I get to do a stitch sampler. I received all three lessons at once so I can plan ahead and I've been thinking of how I want to organize my stitch sampler. A spot or band sampler, a more formal design, or perhaps (my current choice) a booklet with pages to be later bound together. (and, if a booklet, what shape, size, page stuff!) Or maybe pockets. I really like old-fashioned pockets (the tie around your waist, wear under your skirt type that Lucy Locket lost). So perhaps I could do a series of pockets. To be bound together as a book? Whaddya think?

And I'm thinking of topics for a short research paper. Like where did these designs come from? What influenced them? Were they the same everywhere? Why? What types of birds and animals and insects were depicted? Were the colors used in a realistic manner or not? Lots of fun questions. What items other than bed curtains used this style of embroidery--that's what I think of when I think of Jacobean crewel--bed curtains. (which leads to the question of why did they spend so much time and effort to decorate their bed?)

Thursday, January 27, 2011

Rayon Floss

I finished some more bracelets--these for the kids project--for the YMCA April project. They use mixed beads and memory wire.

On Friday I found a great new project from DMC on their Facebook page (DMCThreads). Both their Facebook page and Blog are well worth following for some great designs and tips. And just plain enthusiasm for stitching.I printed it out and printed the design outline onto Transfer-Eze so I'd be ready to go. It uses DMC's "new" Satin thread. So on Saturday I headed to Jo-Ann's to see if they had this new thread. They did but only in a boxed set. And it wasn't a "new" thread, it was rayon floss.

Now, I have a love/hate relationship with rayon floss. It can be very pretty. It is also a total unrelenting pain to stitch with. But the colors were pretty and I'm a sucker for color and I do like the DMC pattern so I bought the box of floss (six or seven skeins--and I had a coupon to use). And I thought perhaps this would be different.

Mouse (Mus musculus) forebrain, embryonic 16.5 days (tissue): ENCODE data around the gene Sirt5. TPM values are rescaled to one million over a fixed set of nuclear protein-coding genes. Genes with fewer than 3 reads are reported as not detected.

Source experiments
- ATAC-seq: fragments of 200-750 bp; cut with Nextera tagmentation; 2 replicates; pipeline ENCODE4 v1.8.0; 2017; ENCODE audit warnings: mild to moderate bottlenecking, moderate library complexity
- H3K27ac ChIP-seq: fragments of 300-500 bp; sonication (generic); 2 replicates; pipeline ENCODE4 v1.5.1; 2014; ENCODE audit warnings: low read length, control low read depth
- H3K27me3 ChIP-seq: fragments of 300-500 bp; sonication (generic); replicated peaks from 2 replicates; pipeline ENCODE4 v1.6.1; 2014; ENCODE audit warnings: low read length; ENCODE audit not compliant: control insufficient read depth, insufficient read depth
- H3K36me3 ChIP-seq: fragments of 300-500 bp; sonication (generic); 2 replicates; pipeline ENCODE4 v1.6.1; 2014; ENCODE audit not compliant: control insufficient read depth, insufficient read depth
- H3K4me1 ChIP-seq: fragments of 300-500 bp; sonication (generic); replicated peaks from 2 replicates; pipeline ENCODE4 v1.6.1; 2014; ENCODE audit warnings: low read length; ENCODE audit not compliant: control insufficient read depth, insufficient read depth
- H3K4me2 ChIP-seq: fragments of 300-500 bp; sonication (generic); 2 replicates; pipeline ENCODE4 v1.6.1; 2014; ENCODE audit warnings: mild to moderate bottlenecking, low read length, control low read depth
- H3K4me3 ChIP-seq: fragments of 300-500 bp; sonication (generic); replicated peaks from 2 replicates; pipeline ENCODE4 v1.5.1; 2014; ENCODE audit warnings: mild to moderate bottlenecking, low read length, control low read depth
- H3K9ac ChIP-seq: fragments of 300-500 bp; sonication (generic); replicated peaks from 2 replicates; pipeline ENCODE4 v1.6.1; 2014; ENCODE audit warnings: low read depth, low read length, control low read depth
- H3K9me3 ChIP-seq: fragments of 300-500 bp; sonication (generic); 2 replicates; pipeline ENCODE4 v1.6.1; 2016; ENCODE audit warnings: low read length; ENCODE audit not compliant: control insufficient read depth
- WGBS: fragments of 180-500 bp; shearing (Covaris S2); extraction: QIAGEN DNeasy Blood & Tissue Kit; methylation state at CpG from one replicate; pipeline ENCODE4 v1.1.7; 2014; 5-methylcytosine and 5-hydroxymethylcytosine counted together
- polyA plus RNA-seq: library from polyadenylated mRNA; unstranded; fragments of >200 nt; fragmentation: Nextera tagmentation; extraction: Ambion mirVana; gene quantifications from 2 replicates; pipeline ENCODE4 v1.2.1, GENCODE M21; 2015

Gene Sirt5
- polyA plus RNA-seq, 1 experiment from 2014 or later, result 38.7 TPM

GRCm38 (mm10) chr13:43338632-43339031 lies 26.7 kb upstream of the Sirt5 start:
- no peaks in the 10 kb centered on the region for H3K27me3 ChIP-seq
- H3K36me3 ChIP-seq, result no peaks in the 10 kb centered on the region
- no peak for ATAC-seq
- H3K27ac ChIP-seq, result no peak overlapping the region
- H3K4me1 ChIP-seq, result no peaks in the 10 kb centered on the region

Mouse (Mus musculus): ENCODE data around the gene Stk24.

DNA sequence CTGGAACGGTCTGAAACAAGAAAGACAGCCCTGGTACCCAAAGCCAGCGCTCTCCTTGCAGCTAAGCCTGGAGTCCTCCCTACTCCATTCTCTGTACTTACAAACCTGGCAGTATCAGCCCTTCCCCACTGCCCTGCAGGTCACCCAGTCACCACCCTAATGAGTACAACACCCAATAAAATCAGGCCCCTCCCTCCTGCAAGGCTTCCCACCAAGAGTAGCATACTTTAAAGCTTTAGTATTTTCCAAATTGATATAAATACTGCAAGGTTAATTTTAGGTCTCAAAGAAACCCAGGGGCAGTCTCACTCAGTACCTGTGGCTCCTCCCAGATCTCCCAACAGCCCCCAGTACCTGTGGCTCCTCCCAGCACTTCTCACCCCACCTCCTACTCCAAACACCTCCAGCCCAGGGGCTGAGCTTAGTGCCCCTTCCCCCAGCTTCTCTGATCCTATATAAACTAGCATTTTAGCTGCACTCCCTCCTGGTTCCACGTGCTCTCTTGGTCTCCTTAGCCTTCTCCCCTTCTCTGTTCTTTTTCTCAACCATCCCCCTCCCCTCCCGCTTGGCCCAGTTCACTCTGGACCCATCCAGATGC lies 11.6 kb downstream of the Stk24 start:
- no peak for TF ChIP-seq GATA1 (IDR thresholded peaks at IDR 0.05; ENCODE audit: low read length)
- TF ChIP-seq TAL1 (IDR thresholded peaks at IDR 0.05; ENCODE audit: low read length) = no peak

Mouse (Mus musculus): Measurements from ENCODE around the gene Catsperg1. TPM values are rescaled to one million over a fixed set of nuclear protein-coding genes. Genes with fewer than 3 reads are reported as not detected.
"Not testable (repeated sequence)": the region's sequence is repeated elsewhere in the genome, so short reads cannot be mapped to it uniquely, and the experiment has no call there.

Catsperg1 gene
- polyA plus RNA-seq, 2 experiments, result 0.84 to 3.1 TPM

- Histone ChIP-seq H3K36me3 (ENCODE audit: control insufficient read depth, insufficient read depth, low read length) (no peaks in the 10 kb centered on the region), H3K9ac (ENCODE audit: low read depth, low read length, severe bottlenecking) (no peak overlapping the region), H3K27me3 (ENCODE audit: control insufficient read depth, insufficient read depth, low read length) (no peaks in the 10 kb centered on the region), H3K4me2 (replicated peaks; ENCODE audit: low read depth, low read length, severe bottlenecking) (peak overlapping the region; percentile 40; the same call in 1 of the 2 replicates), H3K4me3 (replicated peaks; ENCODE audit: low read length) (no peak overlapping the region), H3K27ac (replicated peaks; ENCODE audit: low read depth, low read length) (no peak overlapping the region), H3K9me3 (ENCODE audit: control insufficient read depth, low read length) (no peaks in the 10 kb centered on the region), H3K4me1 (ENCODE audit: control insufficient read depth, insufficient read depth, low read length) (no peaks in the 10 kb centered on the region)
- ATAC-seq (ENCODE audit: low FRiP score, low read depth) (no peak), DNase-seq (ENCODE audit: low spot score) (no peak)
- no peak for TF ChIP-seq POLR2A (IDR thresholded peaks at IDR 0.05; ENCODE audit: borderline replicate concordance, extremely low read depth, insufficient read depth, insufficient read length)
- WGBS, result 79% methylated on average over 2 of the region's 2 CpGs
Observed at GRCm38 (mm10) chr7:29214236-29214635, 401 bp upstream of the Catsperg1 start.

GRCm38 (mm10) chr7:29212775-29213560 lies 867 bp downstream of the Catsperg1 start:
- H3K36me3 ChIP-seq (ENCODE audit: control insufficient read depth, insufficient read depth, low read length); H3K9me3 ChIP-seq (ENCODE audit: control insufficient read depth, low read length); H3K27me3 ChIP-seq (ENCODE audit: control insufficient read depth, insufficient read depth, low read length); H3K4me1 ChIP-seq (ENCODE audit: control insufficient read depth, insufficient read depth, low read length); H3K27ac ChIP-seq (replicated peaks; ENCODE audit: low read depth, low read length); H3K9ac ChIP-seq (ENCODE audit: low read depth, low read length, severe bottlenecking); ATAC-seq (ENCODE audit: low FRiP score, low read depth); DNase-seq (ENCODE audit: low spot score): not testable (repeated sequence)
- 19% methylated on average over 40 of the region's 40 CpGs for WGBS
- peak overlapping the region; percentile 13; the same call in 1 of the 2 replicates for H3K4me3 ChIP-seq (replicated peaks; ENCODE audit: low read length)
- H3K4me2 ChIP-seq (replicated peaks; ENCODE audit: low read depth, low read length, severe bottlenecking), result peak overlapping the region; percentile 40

Nope. First off, the tape sticking the skeins in the box was very sticky and had stuck onto some of the loops of thread at the ends of the skeins--meaning it was a mess even before I got it out of the box. DMC's new long central sleeve helps keep it in line, somewhat. It also makes it impossible to pull the threads out of the skein. sigh... But it still is pretty...Then I made a big mistake. I found a piece of fabric I really wanted to use for the ground, a dark gray almost black. I think it will make the colors pop. But I forgot that the design on the Transfer-Eze is also dark gray and the product is somewhat translucent. It makes the (rather casually drawn) design hard to see.

My choice and I'm sticking with it. Bright light and magnifying glasses help. Practice helps--each time I use rayon again there's a learning curve.

DMC includes a booklet with tips for stitching with rayon floss and, I think, a design or two. Some, like stitch with it damp (even wet) and use short lengths, are essential. Others, like always use three strands for satin stitch, are, well, plain wrong--I'm using one, perhaps two strands, and they fill the design shapes just fine. More would be too much. This stuff is springy and it's hard to control one strand in small areas.

I forgot I was using a water-soluble pattern for my design. Well, I know it will dissolve well when I'm done! So far, my design is intact and if one area dissolves as I stitch it, the remaining parts of the design stay well stuck to the ground fabric. And I can tell, from the dissolved areas and the back that the black does make the colors pop.

So, I'm plugging away and have actually completed a lot since I took this picture. And I'm actually starting to have fun.